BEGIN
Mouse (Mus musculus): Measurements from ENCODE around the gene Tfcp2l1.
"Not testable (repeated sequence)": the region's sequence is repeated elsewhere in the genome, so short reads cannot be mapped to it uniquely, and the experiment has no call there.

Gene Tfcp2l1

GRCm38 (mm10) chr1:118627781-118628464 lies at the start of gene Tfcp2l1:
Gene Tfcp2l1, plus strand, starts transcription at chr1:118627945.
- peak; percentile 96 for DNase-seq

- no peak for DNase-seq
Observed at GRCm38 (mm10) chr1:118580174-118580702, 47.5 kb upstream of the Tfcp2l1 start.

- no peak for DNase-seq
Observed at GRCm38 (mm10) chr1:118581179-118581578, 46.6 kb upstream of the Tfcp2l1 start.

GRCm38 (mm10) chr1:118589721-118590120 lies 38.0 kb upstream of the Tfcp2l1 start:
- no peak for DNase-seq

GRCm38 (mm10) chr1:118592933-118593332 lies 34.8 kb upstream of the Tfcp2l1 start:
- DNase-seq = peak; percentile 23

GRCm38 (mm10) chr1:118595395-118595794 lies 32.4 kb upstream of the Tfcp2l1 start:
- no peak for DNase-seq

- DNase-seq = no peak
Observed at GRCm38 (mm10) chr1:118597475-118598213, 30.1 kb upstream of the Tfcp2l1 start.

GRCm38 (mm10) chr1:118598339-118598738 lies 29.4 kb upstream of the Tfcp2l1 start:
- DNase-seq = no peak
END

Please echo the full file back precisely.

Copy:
Mouse (Mus musculus): Measurements from ENCODE around the gene Tfcp2l1.
"Not testable (repeated sequence)": the region's sequence is repeated elsewhere in the genome, so short reads cannot be mapped to it uniquely, and the experiment has no call there.

Gene Tfcp2l1

GRCm38 (mm10) chr1:118627781-118628464 lies at the start of gene Tfcp2l1:
Gene Tfcp2l1, plus strand, starts transcription at chr1:118627945.
- peak; percentile 96 for DNase-seq

- no peak for DNase-seq
Observed at GRCm38 (mm10) chr1:118580174-118580702, 47.5 kb upstream of the Tfcp2l1 start.

- no peak for DNase-seq
Observed at GRCm38 (mm10) chr1:118581179-118581578, 46.6 kb upstream of the Tfcp2l1 start.

GRCm38 (mm10) chr1:118589721-118590120 lies 38.0 kb upstream of the Tfcp2l1 start:
- no peak for DNase-seq

GRCm38 (mm10) chr1:118592933-118593332 lies 34.8 kb upstream of the Tfcp2l1 start:
- DNase-seq = peak; percentile 23

GRCm38 (mm10) chr1:118595395-118595794 lies 32.4 kb upstream of the Tfcp2l1 start:
- no peak for DNase-seq

- DNase-seq = no peak
Observed at GRCm38 (mm10) chr1:118597475-118598213, 30.1 kb upstream of the Tfcp2l1 start.

GRCm38 (mm10) chr1:118598339-118598738 lies 29.4 kb upstream of the Tfcp2l1 start:
- DNase-seq = no peak